From the United States to Japan, Europe to Africa, marriage has been a cultural tradition for centuries. If the definition of marriage remains the same – “a sacred union between two individuals who promise to stay alongside each other for the rest of their lives” – the perception that we make of it has greatly evolved over the past decades. Indeed, marriage, as it was 200 years ago, had different implications and meaning that marriage as we picture it today. The reasons for this commitment were varied, ranging from a practical arrangement to a religious obligation but were always supported by this ideology that marriage was a necessary act of conformity.

Accordingly, every accomplished man had to have a wife at his arm and every young woman had to be married if she wanted to have children. 

Fortunately, the evolution of morals and the desire to free oneself from social norms transformed marriage into an act of love and the need to get married gradually faded over time, allowing higher tolerance towards single mothers or unmarried men. 

But is it truly the case? Does this statement portray the reality of the institution of marriage?

While it is true that the number of marriages has decreased in favour of free unions, the global wedding industry is growing every year, reaching 300 billion worth in 2019. The amount of money that couples are willing to spend on their marriage increases every year to the delight of jewellers, caterers, wedding planner and dressmakers whose profits keep rising. But what could be the explanation for such a rise in consumers spending?

The reason behind such a phenomenon lies in the changes in our social environment. Couples no longer aspire to promise each other love in front of their close friends and family during a small ceremony followed by a nice dinner. Nowadays couples aspire to celebrate their love through a grand marriage that will mark everyone’s spirit and will fulfil the dreams of the bride and groom.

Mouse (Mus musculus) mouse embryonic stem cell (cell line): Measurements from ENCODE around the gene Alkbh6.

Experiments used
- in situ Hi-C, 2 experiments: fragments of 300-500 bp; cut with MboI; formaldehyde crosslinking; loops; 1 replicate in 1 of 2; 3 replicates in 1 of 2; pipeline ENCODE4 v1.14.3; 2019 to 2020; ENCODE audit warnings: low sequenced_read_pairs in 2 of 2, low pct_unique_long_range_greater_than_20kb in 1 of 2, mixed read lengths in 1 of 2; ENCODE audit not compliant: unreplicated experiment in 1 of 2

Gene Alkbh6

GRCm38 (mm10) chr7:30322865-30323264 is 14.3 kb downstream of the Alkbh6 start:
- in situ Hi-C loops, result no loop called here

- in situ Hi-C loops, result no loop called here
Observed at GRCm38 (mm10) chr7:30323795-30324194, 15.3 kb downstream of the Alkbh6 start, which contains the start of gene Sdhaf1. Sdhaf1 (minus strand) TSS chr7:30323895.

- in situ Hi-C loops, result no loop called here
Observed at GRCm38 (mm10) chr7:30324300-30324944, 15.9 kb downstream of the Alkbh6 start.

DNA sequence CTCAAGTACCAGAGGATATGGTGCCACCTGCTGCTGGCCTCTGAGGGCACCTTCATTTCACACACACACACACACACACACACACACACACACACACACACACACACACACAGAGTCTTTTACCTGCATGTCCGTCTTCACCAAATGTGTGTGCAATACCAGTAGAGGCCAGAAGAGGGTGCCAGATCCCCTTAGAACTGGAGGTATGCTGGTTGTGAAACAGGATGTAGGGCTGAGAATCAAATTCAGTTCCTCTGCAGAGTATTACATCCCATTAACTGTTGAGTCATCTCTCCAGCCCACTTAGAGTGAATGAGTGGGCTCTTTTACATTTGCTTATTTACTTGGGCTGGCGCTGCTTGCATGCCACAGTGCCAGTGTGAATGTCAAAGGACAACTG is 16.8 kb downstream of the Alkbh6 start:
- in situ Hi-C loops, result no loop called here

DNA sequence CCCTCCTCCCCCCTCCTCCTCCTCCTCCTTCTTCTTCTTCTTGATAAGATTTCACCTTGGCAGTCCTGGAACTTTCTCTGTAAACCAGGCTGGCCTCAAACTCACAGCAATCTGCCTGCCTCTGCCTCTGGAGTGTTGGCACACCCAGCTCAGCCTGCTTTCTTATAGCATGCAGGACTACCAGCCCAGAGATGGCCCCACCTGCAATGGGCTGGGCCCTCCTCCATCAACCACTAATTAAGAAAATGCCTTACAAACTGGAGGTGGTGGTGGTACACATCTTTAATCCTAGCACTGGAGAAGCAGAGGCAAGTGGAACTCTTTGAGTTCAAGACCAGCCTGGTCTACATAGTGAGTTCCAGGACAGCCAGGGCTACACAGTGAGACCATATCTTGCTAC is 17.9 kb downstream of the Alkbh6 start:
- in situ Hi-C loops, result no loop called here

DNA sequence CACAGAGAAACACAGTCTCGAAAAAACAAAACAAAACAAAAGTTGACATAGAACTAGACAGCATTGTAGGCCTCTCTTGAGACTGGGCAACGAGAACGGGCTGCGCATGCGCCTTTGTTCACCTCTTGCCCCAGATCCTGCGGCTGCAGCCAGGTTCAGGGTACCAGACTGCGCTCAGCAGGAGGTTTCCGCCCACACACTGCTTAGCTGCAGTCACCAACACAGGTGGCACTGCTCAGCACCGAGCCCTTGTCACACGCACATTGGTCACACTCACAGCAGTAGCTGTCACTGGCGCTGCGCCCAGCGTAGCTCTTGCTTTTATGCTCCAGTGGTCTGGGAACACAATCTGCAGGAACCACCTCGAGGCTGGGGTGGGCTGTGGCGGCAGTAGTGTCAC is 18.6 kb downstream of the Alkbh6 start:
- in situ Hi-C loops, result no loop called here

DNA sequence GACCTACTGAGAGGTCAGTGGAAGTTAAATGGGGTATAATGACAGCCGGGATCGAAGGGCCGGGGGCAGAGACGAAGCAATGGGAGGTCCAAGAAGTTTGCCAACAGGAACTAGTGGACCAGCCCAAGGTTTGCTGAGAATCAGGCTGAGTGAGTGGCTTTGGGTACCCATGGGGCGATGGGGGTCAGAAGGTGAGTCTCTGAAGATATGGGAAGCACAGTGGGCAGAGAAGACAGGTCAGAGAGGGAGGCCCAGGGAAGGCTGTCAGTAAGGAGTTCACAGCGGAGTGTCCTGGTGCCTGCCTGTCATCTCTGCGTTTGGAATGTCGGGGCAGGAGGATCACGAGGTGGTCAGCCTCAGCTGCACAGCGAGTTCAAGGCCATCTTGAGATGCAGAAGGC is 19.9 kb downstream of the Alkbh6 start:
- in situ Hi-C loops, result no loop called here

This need to organise receptions more sumptuous, luxurious, and original than those of previous generations is explained by the new generations’ desire to prove their social success in an interconnected world where the life of each one is watched and judged. Big weddings like those of celebrities and idols (one can, for example, think of royal weddings) are admired, and inspire couples from all backgrounds who do not hesitate to save money during several years to have a similar, if not better, special day. And the influence of social networks, a real tool to climb the social ladder, has led this new generation to create weddings that surpass those of fairy tales and whose pictures will surely be loved by hundreds of people. 

Beyond that, marriage is also the affirmation that one has found its half and that one will not end its life alone surrounded by 36 cats. And this is very important. Although morals have evolved, we still live in a world where social success is assimilated with our ability to build our own family. And certainly, we do not stigmatise those who are not married, but don’t we tend to take pity on them? Don’t we tend to see them as people who failed in their search for great love?

In conclusion, although marriage is today and in the majority of cases, the result of passionate love, it nevertheless remains an implicit social norm to which we willingly submit ourselves.  

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